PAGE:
Thanks for inviting me to be interviewed, Diana. It was such a pleasure to meet you at the Historical Novel Society Oxford conference recently.
I really enjoyed meeting you and chatting with you, Clare.If your latest book The Green Ribbons was adapted into a TV show or a film, who would you like to play the lead role?
There are two prominent male roles and a female main character. I had mentally cast Eddie Redmayne as the Reverend Merritt Nightingale while I was writing the book and had in mind Kit Harrington or Aidan Turner for Thomas Egdon. For Hephzibah I’ll go for Romola Garai. Excellent choices. I can see them being excellent in those roles.
If, as a one off, (and you could guarantee publication!) you could write anything you wanted, is there another genre you would love to work with and do you already have a budding plot line in mind?
The first book I started to write many years ago was a thriller set in Istanbul. I only got about three chapters down when life intervened. Maybe one day I’ll dig it out and have another go. Istanbul is such a fabulous setting and it would give me the excuse to visit it again after many years. At the time I was working for a big global consumer goods company and the book began with a mutilated body in the car park of a detergent plant – then progressed to illicit sex on the board room table – maybe it’s better it stays unfinished! Hmmmm.... a far cry from Green Ribbons but I would love to read it!
*Do you have any rituals and routines when writing? Your favourite cup for example or ‘that’ piece of music...??
I work in silence - although I do love music - just not while I’m writing. I like total silence so avoid coffee shops too. I drink vast quantities of tea and then once the sun has crossed the yardarm I usually treat myself to a glass of wine as I read through the day’s work. I always use a Moleskine notebook for research notes and jottings – a different coloured one for each book. I mostly write up research notes with a fountain pen. When writing I work straight into the computer and use Scrivener – I love the way it allows me to move scenes around and look at the whole shape of the book as it progresses.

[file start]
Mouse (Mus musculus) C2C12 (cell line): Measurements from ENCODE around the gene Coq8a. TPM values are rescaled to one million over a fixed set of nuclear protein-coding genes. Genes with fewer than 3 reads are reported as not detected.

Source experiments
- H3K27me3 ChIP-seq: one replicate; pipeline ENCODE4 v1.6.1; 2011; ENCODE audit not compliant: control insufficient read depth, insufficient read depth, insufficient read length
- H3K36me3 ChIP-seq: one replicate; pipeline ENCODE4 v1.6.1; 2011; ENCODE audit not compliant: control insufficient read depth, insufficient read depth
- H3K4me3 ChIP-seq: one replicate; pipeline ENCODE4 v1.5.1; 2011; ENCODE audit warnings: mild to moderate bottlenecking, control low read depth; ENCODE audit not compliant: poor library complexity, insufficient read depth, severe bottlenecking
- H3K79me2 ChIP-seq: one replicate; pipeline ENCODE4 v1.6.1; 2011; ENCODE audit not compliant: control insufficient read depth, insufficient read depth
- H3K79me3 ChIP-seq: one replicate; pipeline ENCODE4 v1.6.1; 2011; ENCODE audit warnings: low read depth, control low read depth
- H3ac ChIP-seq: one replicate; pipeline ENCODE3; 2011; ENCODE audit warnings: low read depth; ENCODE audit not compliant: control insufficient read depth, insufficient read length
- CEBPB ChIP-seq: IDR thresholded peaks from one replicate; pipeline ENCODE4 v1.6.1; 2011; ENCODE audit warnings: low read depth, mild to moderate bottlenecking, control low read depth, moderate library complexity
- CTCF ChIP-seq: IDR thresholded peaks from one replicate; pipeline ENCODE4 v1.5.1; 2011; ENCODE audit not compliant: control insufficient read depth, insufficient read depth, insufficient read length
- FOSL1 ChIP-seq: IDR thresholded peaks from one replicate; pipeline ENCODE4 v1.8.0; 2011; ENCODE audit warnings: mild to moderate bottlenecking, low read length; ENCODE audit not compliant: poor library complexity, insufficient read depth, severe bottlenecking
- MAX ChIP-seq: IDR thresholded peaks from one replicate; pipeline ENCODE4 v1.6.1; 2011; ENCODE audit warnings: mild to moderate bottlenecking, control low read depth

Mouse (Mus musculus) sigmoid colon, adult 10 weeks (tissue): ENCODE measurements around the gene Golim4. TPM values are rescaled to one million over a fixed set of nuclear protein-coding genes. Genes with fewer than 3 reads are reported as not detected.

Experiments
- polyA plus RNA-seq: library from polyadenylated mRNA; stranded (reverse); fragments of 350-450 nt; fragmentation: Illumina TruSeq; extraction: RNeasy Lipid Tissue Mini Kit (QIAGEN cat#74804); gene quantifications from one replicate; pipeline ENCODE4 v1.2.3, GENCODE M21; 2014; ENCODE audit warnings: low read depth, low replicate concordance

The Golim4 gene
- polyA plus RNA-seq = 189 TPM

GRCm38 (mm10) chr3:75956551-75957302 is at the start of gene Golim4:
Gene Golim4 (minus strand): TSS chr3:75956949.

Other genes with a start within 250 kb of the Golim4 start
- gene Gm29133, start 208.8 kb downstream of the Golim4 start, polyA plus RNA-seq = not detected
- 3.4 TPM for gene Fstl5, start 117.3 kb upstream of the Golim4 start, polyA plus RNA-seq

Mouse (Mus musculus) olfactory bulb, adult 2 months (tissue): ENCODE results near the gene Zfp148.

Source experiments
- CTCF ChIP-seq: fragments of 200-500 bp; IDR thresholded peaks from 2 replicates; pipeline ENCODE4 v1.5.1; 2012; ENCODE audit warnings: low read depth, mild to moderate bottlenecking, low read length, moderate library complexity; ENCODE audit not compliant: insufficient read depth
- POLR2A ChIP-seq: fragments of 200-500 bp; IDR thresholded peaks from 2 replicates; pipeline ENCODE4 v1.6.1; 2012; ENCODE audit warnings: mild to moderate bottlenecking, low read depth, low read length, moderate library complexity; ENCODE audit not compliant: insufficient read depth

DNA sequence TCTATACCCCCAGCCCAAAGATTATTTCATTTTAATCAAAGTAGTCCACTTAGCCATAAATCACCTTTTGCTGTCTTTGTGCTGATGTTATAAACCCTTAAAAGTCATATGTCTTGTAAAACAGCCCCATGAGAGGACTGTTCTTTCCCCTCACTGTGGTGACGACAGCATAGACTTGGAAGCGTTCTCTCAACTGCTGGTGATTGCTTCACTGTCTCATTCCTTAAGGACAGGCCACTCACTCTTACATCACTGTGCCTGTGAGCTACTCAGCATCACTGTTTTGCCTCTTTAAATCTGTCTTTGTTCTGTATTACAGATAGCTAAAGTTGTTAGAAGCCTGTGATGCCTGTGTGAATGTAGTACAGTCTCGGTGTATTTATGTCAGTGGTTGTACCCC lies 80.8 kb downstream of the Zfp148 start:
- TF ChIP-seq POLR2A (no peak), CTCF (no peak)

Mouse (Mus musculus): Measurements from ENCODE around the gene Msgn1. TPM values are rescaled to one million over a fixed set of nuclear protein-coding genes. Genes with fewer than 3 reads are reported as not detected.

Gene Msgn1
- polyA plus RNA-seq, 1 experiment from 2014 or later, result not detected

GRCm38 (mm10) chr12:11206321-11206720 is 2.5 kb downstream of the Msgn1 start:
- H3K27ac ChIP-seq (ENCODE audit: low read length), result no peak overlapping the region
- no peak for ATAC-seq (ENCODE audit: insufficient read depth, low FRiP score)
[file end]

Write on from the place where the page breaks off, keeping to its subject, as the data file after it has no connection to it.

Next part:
*What is the worst book you have ever read? What made it unreadable for you?
It’s not fair to name names so I won’t, (very wise!!) but I recently started to read a best-selling novel by the wife of a more famous husband and struggled through pages of dull, dreary text with stilted dialect and undeveloped characters and then decided life was too short to press on. can’t bear to read boring, badly written books - Amazon’s Look Inside feature is very useful to weed those out quickly. But it’s horses for courses and one person’s cracking good read is another’s almighty yawn!
Other than writing full time, what would be your dream job?
I was lucky enough to have had my dream job before becoming a full time writer. I used to be a marketing director and then had my own business as a management consultant helping companies develop and improve their strategies and build a more innovative culture in the workplace. I got to work with some fabulous organisations, travelled all over the world and had a lot of fun. It was also exhausting and sometimes quite stressful so I’m happier now as a writer. In another life I would have liked to be a foreign correspondent, getting exclusive interviews with evil dictators.
Coffee or tea? Red or white?
All of the above! (That really is the best answer I could have imagined!)
If you had free choice over the font your book is printed in, what font/fonts would you choose?
I see you’re using a font called Plantagenet Cherokee (or else that’s what my Mac has converted it to) - a new one on me! I rather like it - a nice clean serif - maybe I should give that a go – otherwise I like Garamond. The most important thing is to be legible and to make it easy for the reader. Plantagenet Cherokee is my favourite of the modern fonts. Thank you for spotting it!
Imagine that you could get hold of any original source document. What would it be?
Personal letters and diaries. Right now I’d love to find a secret stash I could plunder for unique insights about life in WW2 for my main fictional character in my work in progress. From an ordinary person – but someone with a quirky view on life and a bit of a rebellious spirit. I don’t write about real people but if I did I would love to read the secret diaries of Elizabeth I.